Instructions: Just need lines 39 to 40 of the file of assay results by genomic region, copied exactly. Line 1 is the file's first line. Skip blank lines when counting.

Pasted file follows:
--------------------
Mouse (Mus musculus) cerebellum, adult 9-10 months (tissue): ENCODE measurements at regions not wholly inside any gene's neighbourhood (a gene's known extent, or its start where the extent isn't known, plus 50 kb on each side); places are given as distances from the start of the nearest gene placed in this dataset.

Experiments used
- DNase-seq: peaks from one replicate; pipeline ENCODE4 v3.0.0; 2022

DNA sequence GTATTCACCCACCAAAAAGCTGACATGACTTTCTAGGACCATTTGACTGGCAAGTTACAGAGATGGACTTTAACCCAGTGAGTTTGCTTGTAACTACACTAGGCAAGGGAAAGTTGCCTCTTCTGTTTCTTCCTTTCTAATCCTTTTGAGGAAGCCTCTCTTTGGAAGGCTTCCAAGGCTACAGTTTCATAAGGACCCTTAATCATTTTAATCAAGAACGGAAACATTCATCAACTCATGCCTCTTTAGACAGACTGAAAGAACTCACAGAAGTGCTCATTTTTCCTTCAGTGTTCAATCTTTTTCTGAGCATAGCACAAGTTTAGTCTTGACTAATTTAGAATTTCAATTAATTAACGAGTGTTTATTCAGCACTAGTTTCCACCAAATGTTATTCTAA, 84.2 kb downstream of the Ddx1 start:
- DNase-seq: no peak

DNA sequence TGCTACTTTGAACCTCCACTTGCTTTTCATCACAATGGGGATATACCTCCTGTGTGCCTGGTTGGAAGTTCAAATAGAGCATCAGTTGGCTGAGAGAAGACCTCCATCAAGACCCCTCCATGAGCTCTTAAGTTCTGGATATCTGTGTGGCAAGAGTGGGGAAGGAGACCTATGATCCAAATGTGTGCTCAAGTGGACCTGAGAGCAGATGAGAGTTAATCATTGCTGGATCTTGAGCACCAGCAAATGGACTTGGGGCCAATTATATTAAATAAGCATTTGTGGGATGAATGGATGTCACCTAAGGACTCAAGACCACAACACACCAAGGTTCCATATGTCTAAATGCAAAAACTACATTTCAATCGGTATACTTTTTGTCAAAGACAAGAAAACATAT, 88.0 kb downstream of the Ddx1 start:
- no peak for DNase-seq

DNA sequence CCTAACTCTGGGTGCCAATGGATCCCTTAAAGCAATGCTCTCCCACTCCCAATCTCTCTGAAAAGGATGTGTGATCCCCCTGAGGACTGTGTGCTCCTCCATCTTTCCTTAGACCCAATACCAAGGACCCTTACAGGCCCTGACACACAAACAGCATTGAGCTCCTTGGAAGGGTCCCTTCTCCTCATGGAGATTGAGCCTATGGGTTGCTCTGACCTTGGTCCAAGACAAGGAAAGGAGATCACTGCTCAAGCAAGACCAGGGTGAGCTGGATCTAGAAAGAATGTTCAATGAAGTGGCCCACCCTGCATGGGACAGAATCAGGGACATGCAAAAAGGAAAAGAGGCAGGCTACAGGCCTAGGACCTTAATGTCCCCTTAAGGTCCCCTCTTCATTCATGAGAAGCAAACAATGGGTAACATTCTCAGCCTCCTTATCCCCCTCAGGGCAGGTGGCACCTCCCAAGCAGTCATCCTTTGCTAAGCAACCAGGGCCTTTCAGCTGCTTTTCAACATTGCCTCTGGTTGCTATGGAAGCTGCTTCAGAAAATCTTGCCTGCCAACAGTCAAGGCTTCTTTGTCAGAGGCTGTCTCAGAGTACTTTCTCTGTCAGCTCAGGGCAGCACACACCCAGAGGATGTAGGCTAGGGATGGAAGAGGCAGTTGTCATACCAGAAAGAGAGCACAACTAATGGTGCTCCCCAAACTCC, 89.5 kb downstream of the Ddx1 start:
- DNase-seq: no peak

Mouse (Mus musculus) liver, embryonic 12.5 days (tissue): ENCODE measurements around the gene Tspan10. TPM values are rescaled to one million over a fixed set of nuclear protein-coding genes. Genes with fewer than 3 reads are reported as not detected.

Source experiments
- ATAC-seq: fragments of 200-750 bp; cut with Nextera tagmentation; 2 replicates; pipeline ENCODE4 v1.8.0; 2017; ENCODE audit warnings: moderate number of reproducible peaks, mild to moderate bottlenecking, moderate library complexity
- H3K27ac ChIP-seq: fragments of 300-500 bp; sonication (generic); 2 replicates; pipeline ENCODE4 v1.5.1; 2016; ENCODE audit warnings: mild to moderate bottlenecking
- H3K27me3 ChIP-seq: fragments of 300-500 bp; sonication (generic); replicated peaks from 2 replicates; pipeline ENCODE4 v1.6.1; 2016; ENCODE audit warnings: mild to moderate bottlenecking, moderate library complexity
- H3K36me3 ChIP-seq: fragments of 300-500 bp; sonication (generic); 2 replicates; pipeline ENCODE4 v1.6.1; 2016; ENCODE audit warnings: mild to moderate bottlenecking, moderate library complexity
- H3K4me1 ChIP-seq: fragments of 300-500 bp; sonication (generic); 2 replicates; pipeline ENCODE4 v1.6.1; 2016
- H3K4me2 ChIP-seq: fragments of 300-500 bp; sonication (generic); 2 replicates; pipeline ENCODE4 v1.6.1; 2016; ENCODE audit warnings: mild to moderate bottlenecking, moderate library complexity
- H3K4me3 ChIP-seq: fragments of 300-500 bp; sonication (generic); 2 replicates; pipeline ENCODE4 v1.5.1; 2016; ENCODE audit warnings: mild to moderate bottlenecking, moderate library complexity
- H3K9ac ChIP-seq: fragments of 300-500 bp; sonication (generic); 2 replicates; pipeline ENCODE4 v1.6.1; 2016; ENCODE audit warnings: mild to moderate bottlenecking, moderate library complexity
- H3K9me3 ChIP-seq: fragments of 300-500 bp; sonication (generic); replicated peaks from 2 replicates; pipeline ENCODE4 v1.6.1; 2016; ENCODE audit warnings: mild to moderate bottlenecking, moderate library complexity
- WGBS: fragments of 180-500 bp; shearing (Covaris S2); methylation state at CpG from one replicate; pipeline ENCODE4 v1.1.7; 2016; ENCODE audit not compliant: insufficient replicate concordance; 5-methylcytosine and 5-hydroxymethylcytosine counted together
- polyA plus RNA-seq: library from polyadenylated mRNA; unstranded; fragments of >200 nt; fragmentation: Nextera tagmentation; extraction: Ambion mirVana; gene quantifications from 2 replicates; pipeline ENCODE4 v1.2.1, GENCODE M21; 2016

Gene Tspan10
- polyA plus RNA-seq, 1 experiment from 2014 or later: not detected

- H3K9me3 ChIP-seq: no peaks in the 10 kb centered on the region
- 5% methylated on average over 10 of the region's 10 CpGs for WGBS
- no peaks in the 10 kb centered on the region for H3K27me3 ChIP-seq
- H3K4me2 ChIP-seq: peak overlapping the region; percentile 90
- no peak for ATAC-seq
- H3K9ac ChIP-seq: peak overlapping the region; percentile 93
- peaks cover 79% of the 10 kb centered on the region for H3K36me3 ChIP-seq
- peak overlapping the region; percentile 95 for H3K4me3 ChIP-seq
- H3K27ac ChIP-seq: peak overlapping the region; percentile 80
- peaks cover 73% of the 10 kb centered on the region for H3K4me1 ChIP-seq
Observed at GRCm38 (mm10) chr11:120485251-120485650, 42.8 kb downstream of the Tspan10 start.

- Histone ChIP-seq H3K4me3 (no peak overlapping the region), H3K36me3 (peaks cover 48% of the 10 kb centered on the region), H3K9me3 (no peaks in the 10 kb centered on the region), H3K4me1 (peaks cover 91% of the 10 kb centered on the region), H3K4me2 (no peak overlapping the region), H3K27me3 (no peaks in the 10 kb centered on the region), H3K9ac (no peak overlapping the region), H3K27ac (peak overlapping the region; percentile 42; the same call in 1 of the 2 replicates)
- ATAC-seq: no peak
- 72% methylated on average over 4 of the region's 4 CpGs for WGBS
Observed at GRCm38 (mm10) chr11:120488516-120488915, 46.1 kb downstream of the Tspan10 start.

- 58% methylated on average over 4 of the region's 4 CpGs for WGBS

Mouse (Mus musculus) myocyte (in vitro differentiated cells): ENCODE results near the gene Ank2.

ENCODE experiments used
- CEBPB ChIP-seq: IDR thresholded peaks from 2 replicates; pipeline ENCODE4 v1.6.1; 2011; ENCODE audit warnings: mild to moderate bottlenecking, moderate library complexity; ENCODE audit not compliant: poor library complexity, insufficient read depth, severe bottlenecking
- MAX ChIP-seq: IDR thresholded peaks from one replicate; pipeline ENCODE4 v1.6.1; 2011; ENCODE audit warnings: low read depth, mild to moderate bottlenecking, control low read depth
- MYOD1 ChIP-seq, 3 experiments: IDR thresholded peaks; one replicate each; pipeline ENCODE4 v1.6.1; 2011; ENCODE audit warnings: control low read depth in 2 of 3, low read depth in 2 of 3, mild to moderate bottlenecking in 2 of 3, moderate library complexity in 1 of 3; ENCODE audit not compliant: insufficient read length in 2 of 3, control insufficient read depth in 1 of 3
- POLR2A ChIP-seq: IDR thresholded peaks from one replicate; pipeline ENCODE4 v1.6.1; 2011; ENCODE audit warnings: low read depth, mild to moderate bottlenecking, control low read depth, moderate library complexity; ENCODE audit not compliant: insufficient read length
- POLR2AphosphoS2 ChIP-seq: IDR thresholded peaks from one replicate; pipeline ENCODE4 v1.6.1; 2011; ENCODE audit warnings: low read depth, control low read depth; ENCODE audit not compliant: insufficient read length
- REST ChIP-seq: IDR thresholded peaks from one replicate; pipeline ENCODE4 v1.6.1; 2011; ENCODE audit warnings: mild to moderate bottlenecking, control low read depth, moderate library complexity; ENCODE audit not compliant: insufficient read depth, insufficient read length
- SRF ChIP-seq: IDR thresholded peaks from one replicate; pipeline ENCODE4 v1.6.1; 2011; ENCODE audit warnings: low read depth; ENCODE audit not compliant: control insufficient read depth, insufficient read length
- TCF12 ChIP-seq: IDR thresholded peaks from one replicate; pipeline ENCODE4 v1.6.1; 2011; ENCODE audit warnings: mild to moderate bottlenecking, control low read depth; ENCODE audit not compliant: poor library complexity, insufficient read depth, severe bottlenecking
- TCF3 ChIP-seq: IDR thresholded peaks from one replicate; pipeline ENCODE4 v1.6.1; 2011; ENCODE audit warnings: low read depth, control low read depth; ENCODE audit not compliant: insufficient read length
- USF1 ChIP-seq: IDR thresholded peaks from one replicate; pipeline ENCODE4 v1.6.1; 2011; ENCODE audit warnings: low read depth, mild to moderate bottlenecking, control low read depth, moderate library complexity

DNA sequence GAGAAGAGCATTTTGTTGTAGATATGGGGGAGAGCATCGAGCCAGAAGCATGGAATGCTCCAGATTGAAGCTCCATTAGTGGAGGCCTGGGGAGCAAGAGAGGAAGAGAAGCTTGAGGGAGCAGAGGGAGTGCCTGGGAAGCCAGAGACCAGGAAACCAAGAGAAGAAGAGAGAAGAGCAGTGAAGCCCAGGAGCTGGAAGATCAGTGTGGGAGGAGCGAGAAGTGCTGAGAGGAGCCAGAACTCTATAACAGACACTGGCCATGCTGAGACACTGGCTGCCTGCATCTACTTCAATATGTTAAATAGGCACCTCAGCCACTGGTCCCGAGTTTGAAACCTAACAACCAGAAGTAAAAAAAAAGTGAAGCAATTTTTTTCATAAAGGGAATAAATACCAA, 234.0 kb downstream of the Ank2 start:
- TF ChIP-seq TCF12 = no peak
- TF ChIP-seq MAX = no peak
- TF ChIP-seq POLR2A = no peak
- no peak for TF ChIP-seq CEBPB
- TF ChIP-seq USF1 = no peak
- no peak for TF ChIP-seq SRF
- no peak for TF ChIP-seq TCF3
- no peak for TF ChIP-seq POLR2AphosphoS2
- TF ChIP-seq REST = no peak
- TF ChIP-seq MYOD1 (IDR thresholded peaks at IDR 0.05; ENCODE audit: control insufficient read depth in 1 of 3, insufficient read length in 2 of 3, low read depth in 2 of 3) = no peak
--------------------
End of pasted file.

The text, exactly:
Observed at GRCm38 (mm10) chr11:120488516-120488915, 46.1 kb downstream of the Tspan10 start.

- 58% methylated on average over 4 of the region's 4 CpGs for WGBS